By Andy Lilienthal; photos by Mercedes Lilienthal
In part four of Around The West in 95 Horsepower, Mercedes and I had run the famous trail over Imogene Pass, as part of our first day in Ouray, Colorado.
The one thing we wanted to do in Ouray while we were there was the Imogene Pass and Last Dollar Road route, and we had competed that. If we had time and the weather would cooperate, I wanted to take Mercedes to the ghost town of Animas Forks, I wanted to visit Silverton, and if possible, visit the incredible abandoned Buffalo Boy Tram House. All of these places are nestled in uniquely scenic parts of Colorado's San Juan Mountains, which provide amazing vistas and fantastic terrain for hiking, biking, and four wheeling.
Before leaving camp we made a quick pitstop for a coffee in Ouray and a check of the forecast. It turns out the weather looked like it might hold out for the first part of the day, so we decided to go for it. Once again, I found myself brimming with excitement, not only to go exploring, but to bring Mercedes with me on this adventure.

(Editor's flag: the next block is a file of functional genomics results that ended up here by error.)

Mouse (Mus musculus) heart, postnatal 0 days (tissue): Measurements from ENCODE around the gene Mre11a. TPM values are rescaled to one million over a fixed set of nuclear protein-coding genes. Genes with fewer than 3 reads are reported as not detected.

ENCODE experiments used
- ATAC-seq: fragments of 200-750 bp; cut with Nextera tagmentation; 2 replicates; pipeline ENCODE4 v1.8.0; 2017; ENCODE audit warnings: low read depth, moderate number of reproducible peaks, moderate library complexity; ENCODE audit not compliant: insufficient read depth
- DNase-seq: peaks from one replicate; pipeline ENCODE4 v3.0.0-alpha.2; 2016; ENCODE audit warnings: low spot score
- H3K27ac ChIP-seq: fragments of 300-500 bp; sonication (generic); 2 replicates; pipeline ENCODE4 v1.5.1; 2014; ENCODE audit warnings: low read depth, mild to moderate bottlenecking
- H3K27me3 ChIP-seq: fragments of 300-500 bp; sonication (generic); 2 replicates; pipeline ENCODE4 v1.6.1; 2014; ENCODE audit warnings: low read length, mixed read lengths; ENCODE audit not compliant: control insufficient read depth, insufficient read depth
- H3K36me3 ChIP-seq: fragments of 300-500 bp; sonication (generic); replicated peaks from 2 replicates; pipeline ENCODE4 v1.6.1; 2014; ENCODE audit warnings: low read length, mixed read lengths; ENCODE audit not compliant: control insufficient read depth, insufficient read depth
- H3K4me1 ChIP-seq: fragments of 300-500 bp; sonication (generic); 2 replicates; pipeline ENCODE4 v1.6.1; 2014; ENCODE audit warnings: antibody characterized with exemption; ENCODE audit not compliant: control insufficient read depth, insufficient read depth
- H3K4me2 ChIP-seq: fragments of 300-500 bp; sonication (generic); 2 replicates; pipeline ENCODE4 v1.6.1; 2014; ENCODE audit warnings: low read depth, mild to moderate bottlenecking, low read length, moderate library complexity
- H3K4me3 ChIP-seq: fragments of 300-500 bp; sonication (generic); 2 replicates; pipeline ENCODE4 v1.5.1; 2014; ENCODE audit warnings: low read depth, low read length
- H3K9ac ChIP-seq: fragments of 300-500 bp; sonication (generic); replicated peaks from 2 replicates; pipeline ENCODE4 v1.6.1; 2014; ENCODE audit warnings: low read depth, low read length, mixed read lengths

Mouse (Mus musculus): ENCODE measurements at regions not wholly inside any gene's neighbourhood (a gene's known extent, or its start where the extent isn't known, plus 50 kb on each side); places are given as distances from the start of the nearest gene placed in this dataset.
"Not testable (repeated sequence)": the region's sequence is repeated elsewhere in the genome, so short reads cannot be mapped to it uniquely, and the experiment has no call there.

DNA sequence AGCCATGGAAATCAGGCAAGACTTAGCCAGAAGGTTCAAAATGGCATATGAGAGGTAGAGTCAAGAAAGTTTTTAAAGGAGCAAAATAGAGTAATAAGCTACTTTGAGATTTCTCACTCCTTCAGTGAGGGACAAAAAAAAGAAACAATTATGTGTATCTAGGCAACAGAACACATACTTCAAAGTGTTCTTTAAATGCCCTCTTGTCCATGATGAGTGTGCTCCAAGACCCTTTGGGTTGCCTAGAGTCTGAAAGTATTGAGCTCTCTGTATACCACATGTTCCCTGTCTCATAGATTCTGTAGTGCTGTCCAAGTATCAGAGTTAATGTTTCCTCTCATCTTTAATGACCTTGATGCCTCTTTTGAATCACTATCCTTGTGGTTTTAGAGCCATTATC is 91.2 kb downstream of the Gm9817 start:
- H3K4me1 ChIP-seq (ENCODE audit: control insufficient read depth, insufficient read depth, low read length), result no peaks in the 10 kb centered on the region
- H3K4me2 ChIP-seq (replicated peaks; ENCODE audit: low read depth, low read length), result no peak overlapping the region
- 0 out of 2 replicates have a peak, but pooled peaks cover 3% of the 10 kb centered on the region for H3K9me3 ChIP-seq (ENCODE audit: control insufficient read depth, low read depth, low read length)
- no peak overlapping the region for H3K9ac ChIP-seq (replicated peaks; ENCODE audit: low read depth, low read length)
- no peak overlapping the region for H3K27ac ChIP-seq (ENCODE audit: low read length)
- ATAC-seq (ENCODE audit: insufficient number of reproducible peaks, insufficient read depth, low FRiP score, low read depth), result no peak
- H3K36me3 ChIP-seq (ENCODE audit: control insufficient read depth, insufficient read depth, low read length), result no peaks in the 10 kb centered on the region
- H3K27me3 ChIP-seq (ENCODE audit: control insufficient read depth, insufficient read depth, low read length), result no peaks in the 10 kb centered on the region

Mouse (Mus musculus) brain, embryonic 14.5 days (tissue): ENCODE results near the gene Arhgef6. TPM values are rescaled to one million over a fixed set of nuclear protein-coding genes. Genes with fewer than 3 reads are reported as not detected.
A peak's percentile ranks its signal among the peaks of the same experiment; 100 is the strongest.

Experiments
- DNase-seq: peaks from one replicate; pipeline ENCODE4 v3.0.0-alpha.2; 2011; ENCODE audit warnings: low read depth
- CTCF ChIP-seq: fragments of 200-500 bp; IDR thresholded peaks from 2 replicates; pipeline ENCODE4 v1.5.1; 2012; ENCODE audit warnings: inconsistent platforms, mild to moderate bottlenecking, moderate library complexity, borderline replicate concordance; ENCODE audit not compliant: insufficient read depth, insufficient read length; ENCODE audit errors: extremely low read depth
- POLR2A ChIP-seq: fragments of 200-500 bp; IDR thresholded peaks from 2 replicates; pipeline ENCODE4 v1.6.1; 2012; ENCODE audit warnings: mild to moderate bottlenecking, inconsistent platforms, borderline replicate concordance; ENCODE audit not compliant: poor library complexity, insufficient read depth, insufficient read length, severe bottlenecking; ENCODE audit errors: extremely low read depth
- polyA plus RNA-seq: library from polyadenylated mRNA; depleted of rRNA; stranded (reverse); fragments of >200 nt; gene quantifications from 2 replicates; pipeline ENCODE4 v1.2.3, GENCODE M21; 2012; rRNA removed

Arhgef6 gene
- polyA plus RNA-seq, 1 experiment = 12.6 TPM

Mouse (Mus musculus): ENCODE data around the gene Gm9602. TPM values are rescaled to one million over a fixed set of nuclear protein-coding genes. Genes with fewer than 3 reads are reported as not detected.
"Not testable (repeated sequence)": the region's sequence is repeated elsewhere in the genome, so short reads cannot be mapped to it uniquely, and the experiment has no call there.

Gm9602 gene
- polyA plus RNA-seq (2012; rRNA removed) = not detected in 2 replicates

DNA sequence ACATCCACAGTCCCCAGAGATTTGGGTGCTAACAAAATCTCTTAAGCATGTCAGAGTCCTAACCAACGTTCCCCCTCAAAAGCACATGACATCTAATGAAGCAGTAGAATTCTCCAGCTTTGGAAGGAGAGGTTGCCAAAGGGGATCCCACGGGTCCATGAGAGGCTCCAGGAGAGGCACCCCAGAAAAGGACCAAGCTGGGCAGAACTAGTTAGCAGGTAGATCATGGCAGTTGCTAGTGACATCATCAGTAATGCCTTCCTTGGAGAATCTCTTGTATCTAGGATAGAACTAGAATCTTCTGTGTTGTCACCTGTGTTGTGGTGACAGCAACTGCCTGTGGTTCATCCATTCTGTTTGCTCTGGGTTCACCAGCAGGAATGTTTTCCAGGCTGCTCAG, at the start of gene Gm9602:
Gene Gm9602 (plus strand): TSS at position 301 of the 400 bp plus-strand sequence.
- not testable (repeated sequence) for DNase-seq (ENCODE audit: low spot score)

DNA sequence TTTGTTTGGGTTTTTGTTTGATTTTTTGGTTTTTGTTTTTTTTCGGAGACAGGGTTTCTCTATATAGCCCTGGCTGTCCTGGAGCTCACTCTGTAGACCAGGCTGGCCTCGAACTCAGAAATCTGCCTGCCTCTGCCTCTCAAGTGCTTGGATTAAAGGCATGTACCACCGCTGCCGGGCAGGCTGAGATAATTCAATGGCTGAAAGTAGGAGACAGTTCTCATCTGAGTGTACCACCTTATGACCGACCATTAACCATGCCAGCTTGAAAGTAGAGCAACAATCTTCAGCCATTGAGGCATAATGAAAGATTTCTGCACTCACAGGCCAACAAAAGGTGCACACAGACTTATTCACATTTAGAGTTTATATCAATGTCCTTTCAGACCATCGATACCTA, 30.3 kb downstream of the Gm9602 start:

We hopped on the legendary Million Dollar Highway towards Silverton with all of its twists, turns, sheer drop offs, and lack of guard rails. It’s a sight within itself. They were actually doing construction on part of the road, which looked like a feat of civil engineering. There were excavators on the cliff, people tied in with harnesses and ropes, and the whole thing looked as if it were cantilevered out over the canyon. I hope those workers got hazard pay.
|Driving the Million Dollar Highway outside of Ouray, CO. Most stretches do not have any guard rails.|